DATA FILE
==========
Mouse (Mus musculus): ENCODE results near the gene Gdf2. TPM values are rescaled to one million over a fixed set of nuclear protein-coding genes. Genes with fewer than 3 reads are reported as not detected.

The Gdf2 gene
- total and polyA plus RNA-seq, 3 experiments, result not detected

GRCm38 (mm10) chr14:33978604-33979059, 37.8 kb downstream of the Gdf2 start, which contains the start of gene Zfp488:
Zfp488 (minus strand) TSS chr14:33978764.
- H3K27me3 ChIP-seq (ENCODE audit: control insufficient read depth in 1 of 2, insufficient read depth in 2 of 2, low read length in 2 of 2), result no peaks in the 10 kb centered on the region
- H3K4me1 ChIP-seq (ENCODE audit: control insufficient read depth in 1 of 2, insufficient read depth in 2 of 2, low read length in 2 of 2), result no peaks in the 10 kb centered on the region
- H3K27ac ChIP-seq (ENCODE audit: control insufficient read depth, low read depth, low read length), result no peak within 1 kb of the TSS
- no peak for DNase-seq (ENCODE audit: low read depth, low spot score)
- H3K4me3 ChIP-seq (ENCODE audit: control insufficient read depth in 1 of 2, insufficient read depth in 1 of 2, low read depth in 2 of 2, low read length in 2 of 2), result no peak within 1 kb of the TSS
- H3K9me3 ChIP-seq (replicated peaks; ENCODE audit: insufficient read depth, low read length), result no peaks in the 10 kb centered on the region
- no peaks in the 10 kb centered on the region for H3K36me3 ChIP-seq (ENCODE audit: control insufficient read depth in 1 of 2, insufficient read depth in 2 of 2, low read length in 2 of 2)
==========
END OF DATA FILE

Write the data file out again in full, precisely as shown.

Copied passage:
Mouse (Mus musculus): ENCODE results near the gene Gdf2. TPM values are rescaled to one million over a fixed set of nuclear protein-coding genes. Genes with fewer than 3 reads are reported as not detected.

The Gdf2 gene
- total and polyA plus RNA-seq, 3 experiments, result not detected

GRCm38 (mm10) chr14:33978604-33979059, 37.8 kb downstream of the Gdf2 start, which contains the start of gene Zfp488:
Zfp488 (minus strand) TSS chr14:33978764.
- H3K27me3 ChIP-seq (ENCODE audit: control insufficient read depth in 1 of 2, insufficient read depth in 2 of 2, low read length in 2 of 2), result no peaks in the 10 kb centered on the region
- H3K4me1 ChIP-seq (ENCODE audit: control insufficient read depth in 1 of 2, insufficient read depth in 2 of 2, low read length in 2 of 2), result no peaks in the 10 kb centered on the region
- H3K27ac ChIP-seq (ENCODE audit: control insufficient read depth, low read depth, low read length), result no peak within 1 kb of the TSS
- no peak for DNase-seq (ENCODE audit: low read depth, low spot score)
- H3K4me3 ChIP-seq (ENCODE audit: control insufficient read depth in 1 of 2, insufficient read depth in 1 of 2, low read depth in 2 of 2, low read length in 2 of 2), result no peak within 1 kb of the TSS
- H3K9me3 ChIP-seq (replicated peaks; ENCODE audit: insufficient read depth, low read length), result no peaks in the 10 kb centered on the region
- no peaks in the 10 kb centered on the region for H3K36me3 ChIP-seq (ENCODE audit: control insufficient read depth in 1 of 2, insufficient read depth in 2 of 2, low read length in 2 of 2)